Then there are the oglers who many a time run into the wary walker. These people stare at everything except the path ahead.  We are often told to look where we are going. Not so on Male streets. Eyes are always on things other than the street ahead. Pedestrians ogle at shop windows and many other attractive things that pass by, including the daily demonstrations and attendant oratory expertise that is a skill that by now Maldivians excel by far in comparison with other nations. Strangely however, the evening news has never reported a case of anyone running into a lamp-post or fatally onto the path of a reckless dark-shaded speedster. Even if there were, my take would be that such events just don't qualify to be news.

Then there are the fearless bikers who also magically check their facebook and shoot text messages while still driving. Then there are the dark-sunglass donned parents who race along with their sunglass-donning toddlers and don't mind these kids being exposed to the risks posed  by the unleaded fumes accumulating in the throng of vehicles that is the new norm of traffic behaviour on Male streets, which has become the concourse for at least 60000 motor-cycles - and counting, given that now it is not just Sheesha that is hogging the bike market any longer.

Then there are the spitters. Locals and expat labour all spit as if to an unending orchestra. Once upon a time, an occasional spitter would carefully deliver the blob into the side drain. Not so now; it is directed all over - front, right and left. These then rub off on to soles of shoes which carry the morbidity these harbour into the homes and onto the hands of babies and toddlers and children who spend much time on their hands and feet in contact with the seemingly clean tiled floors but now  continuously infected with these invisible stuff. As for the walker, those who may be so unfortunate as to be going up-wind behind a spitter, is directed to be especially cautious of the spray that can be the sad result when an episode of spitting occurs. When cautioned to please be careful when spitting upwind, they look at you strangely or just give a blank look; … no there are some who attempt to apologise also.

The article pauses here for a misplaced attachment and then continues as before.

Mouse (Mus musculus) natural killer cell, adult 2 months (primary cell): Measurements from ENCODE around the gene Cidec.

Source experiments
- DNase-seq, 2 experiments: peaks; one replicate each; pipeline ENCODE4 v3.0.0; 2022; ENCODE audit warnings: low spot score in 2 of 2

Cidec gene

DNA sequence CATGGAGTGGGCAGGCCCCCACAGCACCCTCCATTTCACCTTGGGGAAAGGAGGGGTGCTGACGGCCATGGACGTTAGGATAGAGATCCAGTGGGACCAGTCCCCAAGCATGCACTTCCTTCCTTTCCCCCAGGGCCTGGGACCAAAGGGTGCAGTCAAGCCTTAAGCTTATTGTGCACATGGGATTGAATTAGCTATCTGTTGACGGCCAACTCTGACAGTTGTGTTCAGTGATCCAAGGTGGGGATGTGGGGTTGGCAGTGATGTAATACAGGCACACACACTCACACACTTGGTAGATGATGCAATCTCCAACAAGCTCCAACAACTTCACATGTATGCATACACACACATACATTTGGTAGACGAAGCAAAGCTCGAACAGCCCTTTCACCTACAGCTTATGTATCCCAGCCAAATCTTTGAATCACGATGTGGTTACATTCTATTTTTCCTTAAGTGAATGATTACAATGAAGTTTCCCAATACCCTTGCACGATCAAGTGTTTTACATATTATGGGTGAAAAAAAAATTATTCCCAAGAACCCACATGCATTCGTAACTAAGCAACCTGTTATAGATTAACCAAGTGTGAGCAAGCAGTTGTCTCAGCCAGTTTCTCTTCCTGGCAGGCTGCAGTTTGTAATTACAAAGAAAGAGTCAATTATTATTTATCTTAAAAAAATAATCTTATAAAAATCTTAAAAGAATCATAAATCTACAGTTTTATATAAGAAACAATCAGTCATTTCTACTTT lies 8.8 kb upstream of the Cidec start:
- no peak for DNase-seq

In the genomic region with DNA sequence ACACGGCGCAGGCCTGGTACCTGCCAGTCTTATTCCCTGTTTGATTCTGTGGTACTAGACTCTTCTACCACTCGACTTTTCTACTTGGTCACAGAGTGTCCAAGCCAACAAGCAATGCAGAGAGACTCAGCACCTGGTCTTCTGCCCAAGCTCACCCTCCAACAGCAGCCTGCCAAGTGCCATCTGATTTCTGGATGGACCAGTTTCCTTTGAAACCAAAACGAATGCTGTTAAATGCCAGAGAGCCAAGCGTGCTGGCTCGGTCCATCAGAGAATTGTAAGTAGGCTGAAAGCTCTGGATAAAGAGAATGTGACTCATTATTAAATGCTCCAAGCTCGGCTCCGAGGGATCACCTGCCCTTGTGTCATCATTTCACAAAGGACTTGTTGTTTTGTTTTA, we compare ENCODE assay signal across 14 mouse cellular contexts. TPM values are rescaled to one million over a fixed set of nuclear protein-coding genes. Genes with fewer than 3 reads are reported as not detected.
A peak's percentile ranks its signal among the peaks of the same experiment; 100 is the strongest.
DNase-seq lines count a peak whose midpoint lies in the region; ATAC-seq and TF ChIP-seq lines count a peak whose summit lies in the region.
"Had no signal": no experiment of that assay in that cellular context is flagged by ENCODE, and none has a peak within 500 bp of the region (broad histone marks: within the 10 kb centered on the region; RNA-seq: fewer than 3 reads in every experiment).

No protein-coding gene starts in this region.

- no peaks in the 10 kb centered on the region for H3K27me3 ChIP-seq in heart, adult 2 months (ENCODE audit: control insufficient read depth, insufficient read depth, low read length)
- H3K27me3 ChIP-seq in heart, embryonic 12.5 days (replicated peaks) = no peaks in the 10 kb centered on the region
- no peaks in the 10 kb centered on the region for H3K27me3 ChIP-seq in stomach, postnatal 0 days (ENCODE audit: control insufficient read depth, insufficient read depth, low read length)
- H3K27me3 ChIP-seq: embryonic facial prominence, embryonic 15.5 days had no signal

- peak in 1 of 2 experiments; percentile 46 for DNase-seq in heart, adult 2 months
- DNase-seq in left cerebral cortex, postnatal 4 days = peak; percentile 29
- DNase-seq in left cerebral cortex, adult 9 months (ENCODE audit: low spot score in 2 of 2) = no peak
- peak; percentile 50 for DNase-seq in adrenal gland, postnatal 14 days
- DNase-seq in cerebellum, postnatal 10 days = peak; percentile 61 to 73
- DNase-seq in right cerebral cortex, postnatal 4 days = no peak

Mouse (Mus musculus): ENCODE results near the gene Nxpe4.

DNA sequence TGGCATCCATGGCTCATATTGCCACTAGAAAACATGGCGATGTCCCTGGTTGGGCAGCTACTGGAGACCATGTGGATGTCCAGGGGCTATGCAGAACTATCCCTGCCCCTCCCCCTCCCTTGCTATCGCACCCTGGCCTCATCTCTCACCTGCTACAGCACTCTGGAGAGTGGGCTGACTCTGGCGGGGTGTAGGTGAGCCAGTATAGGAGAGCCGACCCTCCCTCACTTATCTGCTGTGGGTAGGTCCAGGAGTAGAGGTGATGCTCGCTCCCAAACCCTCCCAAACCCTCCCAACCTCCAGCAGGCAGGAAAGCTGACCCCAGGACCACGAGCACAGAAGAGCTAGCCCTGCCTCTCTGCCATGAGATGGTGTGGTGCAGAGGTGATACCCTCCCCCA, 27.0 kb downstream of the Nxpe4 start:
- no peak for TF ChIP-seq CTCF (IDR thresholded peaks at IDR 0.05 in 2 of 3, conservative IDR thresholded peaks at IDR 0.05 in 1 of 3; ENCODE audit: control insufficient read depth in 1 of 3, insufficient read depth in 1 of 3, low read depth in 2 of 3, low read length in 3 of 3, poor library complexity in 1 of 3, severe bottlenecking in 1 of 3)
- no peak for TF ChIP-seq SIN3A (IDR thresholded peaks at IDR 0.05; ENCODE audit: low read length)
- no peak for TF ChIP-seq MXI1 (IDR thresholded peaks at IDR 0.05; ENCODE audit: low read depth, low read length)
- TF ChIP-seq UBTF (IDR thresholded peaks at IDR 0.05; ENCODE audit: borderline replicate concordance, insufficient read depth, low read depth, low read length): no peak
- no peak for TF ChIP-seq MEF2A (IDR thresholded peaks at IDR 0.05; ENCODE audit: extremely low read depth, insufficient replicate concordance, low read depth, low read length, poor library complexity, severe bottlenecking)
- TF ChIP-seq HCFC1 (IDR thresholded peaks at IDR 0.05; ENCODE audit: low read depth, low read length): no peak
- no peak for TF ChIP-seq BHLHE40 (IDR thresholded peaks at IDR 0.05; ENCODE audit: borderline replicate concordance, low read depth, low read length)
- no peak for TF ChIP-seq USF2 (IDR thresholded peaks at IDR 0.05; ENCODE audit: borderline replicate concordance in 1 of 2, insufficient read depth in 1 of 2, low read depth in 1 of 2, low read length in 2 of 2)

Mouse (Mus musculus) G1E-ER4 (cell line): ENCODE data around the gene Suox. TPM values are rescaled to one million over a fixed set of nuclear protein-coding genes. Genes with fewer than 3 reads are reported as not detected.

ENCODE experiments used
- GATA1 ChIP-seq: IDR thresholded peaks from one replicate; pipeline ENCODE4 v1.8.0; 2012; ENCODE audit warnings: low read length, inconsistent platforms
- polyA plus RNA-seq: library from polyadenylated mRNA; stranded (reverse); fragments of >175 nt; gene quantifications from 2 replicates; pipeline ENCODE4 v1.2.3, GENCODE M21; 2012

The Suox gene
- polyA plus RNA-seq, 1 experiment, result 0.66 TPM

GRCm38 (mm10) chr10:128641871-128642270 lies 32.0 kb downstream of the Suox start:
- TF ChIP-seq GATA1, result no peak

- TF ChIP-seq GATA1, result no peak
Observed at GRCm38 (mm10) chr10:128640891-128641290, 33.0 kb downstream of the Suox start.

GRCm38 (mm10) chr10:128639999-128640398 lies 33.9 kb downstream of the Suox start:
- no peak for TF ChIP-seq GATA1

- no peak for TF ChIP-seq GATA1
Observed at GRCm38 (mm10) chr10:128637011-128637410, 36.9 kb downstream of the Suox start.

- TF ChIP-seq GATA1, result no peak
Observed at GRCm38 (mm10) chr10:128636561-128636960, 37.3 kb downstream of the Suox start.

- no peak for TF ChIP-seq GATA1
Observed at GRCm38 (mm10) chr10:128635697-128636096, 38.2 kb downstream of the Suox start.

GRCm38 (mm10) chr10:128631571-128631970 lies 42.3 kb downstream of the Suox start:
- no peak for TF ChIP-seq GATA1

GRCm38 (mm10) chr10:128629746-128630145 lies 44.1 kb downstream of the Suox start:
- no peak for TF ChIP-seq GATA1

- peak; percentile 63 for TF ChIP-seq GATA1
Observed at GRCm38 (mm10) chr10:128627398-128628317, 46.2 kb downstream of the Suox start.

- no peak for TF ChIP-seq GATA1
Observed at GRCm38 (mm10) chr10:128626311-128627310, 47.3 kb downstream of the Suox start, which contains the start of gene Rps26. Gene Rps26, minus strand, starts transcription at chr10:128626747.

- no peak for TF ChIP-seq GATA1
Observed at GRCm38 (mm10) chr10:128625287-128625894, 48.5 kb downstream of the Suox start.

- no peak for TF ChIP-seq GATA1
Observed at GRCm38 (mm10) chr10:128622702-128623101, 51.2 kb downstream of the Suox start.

Yet for all this, I walk, because I know walking is the best way to go through life in good health. Yes, even with all the obstacles on Males streets, perhaps it is still worth it. But I would surely plead for an improvement in our civic state, and wish our degrading social condition be given even a tenth of the attention our economics is being given by the powers that be. 

You see, ultimately, what we carry away with us on the second leg of our cosmic journey is not the economic gains we accumulate in this worldly sojourn; it's the social gain. The goodness we create in this world for our brothers and sisters at large. That is the thing Allah will look at when we are measured for our THAQWA, --- the goodness of character that is the ultimate measure of success in this world and the hereafter.

Now that the Blessed month of Ramzaan is almost over, let me wish you all a very happy Eid-ul-Fitr; Eid Mubaarak to you all!

July 4, 2015

Toxic cloud

Ominously it approaches Male from the west now that the monsoon winds have changed that way. 

Thilafushi in Maldives is an environmental disaster in itself. The fumes from Thilafushi’s open burning of Male’s daily stock of garbage produces a hideous mix of toxic gases that rise in a visible plume 24 hours of the day and spreads it’s poison all around – the Galu-Falhu on its west and Villingili island to the east. A cocktail of mixed refuse is transported and dumped into this little shallow lagoon called Thilafalhu just a crow’s flight to the west of Male. For the past 40 years or so this shallow spot in the lagoon has been the sea-fill for all of Male’s municipal litter. Now with all this filth buried into its bowels, this shallow has been transformed into ‘Thilafushi’ – an island, by now of veritable size, containing warehouses, oil depots, office buildings, and most notably of all, the garbage dump of Male City, our little Capital. Daily, tons of this unsorted municipal waste of 130000 people is transported in huge barges to this spot in the serene turquoise waters of this island paradise. But the scene on Thilafushi is far from that of a paradise; it’s the stark opposite.